Morning Security Brief: Security Transition in Afghanistan, TSA Solicits Public Comments, and More
NATO-led troops officially handed over security responsibility to Afghan troops; the TSA solicits public comments about its full-body scanners; the EU cybersecurity agency gets expanded authority, and more.
► Today Afghan forces officially took over security responsibilities from NATO-led troops, marking an important turning point in the war. According to CNN, Afghan president Hamid Karzai said a government group would be traveling to Qatar to hold talks with the Taliban, the extremist group threatening peace and stability in the region. At the handover ceremony, Karzai told Afghan forces, "You are the sons and guardians of this country, and it is your responsibility to protect it.... I wish a long-term peace in Afghanistan." NATO Secretary-General Anders Fogh Rasmussen said at the ceremony, "The main effort of our forces is shifting from combat to support. We will continue to help Afghan troops in operations, if needed, but we will no longer plan, execute or lead these operations," reports CNN. Rasmussen also said that by the end of 2014, NATO's combat mission in Afghanistan would be officially completed.
►Per a court ruling directing it to comply with an earlier congressional mandate, the Transportation Security Administration (TSA) is soliciting public comments about its full-body imaging scanners used in airports around the nation, which have raised health and privacy concerns. The Electronic Privacy Information Center (EPIC) successfully challenged the Department of Homeland Security about what it called the TSA's “unlawful deployment of airport body scanners,” according to EPIC’s Web site. The TSA will accept comments until June 24, which can be submitted at Regulations.gov . The TSA recently removed about 250 backscatter x-ray machines from airports around the country that produced nude images of screened passengers, following that same congressional order. Privacy advocates say there isn’t evidence showing body scans produce better intelligence about potential threats than metal detectors or swabs. Millimeter wave scanners remain at airport checkpoints.
►The European Network and Information Security Agency (ENISA) has received more authority to deal with cyber issues in the European Union, according to Net-Security.org. According to the article, a new regulation granting the agency an additional seven-year mandate to operate will increase its focus on cybercrime in the EU and will lead it to work more closely with Interpol. It will continue its work with Computer Emergency Response Teams (CERTs) in Member States, and "its world-class cybersecurity exercises, such as Cyber Europe 2012, with 600 participants from across Europe.” EINSA will continue to help develop cybersecurity legislation and regulation in the EU, as well as “standards for risk management and the security of electronic products, networks and services.” The regulation also aligns “ENISA more closely to the EU Regulatory process, providing EU countries and Institutions with assistance and advice.” The article adds that the regulation “confirms that the Agency’s seat (its headquarters), will remain in Heraklion, on Crete, with an operational office in Athens.”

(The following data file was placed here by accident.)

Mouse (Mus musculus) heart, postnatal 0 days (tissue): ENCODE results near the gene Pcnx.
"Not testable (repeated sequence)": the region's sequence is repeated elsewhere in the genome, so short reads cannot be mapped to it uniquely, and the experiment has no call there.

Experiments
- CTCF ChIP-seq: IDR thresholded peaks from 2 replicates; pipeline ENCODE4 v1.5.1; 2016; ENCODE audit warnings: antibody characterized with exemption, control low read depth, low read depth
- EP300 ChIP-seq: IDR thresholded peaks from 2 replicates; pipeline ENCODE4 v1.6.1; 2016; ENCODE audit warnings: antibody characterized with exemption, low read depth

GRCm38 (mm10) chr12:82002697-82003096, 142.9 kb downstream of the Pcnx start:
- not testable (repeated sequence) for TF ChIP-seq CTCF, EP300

►The Federal Bureau of Investigations (FBI) has resumed its search for Teamster Jimmy Hoffa in suburban Detroit following a tip from “reputed Mafia captain” Tony Zerilli that his body was buried there in a barn under a concrete slab. The Associated Press reports that on Monday, FBI authorities used excavation equipment to search the Oakland Township property which lies 25 miles north of Detroit. They quit their search around 7 p.m. yesterday, but plan to continue their efforts today. Hoffa was president of Teamsters Union from 1951-1971 and, according to the article “an acquaintance of mobsters and an adversary of federal officials.” In 1975 he disappeared from a Detroit-area restaurant. Officials have followed many fruitless tips about the location of Hoffa’s remains over the years.